Brexit Is A Unicorn

When something devastating, shocking and cruel happens, it can be hard to know how to respond.  If it is a personal tragedy, there may be family and friends, statutory services, or voluntary bodies to offer comfort and practical support.  But where the trauma is huge, like a major accident, or an act of war, sometimes all we can do is wander, bereft, until we meet up with others with whom we can share our feelings, and, perhaps, make plans that may take us to a better place.

For many of us, that is what the Brexit vote feels like. Raw, and personal. Savage and wilfully destructive. Stupid and unworkable. Corrosive and deeply dangerous. It is, indeed, a kind of civil war, where a faction with a grievance starts a fight, and by so doing, opens up the deep fissures, buried resentments, and latent hostilities which civilisation usually manages to keep safely dormant.  And that is why a small group of people, some known to one another, others not, met last night in a major European city to give expression to our fears and to seek answers about the way ahead.

Why we had to do this, is itself a reflection of the abject state of politics in Britain. No political party had called the meeting, and although some of those at the meeting were members of the Labour Party, and perhaps of other parties, no one seemed to see the party as anything but an irrelevance.  The meeting had happened because one woman had had the idea for a meeting, she talked with others, booked a room, and through social media had managed to draw together a group. DIY opposition.

Even before the meeting had formally started, we began to share our feelings.  Political meetings don’t usually open with the heartfelt expression of emotion, but here we were, reaching for the language of grief and fear, mumbling apologies for using hyperbole, and then finding that perhaps we were still understating the scale of the problem.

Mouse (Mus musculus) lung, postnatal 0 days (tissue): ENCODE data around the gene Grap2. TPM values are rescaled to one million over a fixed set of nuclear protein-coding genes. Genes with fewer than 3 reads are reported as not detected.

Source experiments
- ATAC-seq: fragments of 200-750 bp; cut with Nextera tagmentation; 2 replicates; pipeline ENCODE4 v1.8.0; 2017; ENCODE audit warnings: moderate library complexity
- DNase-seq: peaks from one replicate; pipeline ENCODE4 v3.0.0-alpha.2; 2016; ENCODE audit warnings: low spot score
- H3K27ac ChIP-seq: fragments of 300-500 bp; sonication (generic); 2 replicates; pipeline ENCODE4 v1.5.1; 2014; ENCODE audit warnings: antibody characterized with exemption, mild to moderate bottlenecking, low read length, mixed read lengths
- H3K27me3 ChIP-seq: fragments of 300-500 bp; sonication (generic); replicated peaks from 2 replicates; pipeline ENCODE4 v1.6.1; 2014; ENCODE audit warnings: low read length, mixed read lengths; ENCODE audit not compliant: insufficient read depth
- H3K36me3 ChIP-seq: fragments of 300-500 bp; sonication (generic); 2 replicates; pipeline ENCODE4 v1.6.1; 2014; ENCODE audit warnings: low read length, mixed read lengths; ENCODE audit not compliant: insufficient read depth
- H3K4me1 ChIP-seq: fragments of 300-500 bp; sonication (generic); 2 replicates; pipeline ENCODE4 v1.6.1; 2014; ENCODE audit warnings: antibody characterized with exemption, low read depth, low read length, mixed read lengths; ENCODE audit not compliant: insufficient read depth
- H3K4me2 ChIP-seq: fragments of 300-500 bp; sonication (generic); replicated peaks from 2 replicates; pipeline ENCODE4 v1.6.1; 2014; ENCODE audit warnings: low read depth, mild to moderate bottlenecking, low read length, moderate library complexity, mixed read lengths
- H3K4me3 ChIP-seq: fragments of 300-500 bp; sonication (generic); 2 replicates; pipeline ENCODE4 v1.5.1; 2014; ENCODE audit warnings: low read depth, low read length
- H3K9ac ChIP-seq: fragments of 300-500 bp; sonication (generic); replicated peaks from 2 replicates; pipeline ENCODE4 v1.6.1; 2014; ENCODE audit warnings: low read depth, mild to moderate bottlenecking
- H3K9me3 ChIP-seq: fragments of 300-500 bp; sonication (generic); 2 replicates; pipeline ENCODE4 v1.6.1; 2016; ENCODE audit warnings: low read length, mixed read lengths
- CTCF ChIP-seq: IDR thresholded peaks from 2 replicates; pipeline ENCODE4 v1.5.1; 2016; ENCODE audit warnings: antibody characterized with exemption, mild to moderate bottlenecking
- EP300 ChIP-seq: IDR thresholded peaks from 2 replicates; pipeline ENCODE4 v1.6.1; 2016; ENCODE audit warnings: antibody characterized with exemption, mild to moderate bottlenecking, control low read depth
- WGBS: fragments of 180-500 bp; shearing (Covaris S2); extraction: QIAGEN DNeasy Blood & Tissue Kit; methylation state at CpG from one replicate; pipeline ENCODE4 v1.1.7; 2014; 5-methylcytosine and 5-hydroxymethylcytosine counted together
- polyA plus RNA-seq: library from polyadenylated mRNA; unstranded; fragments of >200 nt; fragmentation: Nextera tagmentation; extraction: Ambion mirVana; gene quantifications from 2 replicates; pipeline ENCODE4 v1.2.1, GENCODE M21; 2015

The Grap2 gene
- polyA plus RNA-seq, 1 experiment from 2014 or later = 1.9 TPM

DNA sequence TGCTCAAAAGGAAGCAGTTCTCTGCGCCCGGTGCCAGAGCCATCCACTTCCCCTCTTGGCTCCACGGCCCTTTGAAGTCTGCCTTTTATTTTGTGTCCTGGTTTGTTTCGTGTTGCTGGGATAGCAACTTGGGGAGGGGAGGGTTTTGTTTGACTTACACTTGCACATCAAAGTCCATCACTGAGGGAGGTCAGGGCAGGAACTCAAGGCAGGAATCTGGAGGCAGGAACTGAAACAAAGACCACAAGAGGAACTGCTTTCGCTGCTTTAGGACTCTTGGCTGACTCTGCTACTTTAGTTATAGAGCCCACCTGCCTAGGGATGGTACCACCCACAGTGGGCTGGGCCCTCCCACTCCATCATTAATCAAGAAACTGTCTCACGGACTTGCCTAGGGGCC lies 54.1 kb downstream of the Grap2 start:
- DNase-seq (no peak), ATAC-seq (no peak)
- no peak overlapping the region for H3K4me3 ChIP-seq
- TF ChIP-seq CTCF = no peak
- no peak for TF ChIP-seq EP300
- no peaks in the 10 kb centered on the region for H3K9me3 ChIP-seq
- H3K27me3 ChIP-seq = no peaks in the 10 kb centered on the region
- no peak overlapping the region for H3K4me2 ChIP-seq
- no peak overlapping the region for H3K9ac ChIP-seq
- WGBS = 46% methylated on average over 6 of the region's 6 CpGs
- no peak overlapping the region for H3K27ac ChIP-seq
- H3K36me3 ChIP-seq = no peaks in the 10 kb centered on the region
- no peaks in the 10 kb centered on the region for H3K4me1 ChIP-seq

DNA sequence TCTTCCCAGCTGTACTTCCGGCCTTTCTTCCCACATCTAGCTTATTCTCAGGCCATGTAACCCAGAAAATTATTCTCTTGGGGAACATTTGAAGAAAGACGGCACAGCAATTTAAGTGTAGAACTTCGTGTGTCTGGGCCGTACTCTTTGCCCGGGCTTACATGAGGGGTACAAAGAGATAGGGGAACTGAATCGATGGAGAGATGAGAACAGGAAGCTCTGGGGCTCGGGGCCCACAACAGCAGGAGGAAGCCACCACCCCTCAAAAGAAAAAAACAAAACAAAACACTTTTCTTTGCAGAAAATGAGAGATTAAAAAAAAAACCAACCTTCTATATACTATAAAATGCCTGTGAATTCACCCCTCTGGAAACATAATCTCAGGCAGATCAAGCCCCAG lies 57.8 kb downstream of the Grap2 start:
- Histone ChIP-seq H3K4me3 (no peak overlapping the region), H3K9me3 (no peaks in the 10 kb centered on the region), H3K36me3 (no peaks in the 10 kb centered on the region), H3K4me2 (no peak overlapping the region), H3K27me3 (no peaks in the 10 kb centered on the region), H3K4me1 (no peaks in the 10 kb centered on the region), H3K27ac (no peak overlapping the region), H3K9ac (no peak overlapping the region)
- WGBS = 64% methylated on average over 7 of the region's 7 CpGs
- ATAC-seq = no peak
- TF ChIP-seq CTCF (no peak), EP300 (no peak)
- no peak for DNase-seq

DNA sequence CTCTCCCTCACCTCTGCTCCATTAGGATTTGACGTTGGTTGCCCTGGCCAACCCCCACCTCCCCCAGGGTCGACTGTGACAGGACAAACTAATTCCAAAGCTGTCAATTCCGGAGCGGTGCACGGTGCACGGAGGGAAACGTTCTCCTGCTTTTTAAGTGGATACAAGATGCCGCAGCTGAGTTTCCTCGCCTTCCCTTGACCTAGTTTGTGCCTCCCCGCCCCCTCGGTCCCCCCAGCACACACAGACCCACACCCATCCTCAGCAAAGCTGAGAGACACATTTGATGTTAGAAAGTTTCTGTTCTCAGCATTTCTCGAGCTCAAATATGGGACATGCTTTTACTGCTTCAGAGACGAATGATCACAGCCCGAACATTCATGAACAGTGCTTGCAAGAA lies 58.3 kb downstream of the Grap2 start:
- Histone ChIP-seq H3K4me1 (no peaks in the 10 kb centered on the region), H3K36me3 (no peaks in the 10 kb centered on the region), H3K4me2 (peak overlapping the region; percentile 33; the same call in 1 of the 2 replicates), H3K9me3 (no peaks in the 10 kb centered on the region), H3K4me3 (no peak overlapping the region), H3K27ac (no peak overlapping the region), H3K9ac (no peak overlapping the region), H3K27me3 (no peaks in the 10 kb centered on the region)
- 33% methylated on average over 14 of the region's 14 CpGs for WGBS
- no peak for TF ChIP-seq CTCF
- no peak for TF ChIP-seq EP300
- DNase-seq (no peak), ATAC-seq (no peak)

Several people in the group worked with refugees, and had seen close up the result of the racism and xenophobia licensed by the referendum campaign.  Forces are being released which may not easily be contained.  Once again, as many of us have seen on social media, comparisons were made to Weimar.

We talked seriously about issues of principle, such as a respect for democracy.  We examined some of the huge technical difficulties inherent in any process of disengaging from the EU, and the complete unpreparedness for anyone, including government, for what it might mean in practice. We considered the  social and regional inequalities which drove the anger behind the ‘leave’ vote, and how we might find a way to talk which would resonate with those who voted against their own objective interests.  As ever, the liberal left yearns to understand, to explain, to offer reason as a response to unguided fury.

Except this time some of us were also determined to hang on to our own anger.  Because we are angry.  “I can’t accept this result,” said more than one person.  For once, rather than denial in the face of reality, “I can’t accept this result,” is the statement of another, more profound reality.

For the ‘fact’ of the referendum result is nothing but a number. What it is a vote for is far from clear.  So ‘not accepting’ the result is thoroughly reasonable.  It is like not accepting a popular vote for unicorns as pets.  All the billionaires in the City could chuck a load of money at winning the unicorn vote; ‘Sir” Lynton Crosby could game the outcome; but at the end of it there still wouldn’t be any unicorns. A fabulous fantasy, Brexit is a unicorn.

So what did the meeting achieve?

Perhaps there was some comfort in knowing that we aren’t alone. Certainly there were some practical suggestions about ways that politically we can keep up the pressure. There was a determination to continue to meet, and plan, and share ideas.  It may just be my romantic instincts, but it also felt a little like the nucleus of a new political alliance unencumbered by the baggage of the past, and motivated by internationalism, social justice, a respect for profound democracy, rather than plebiscitary populism, and a determination to put money back in its place as servant rather than master.

Other people in other places are meeting and thinking these things too.  Now, how do we start linking together?

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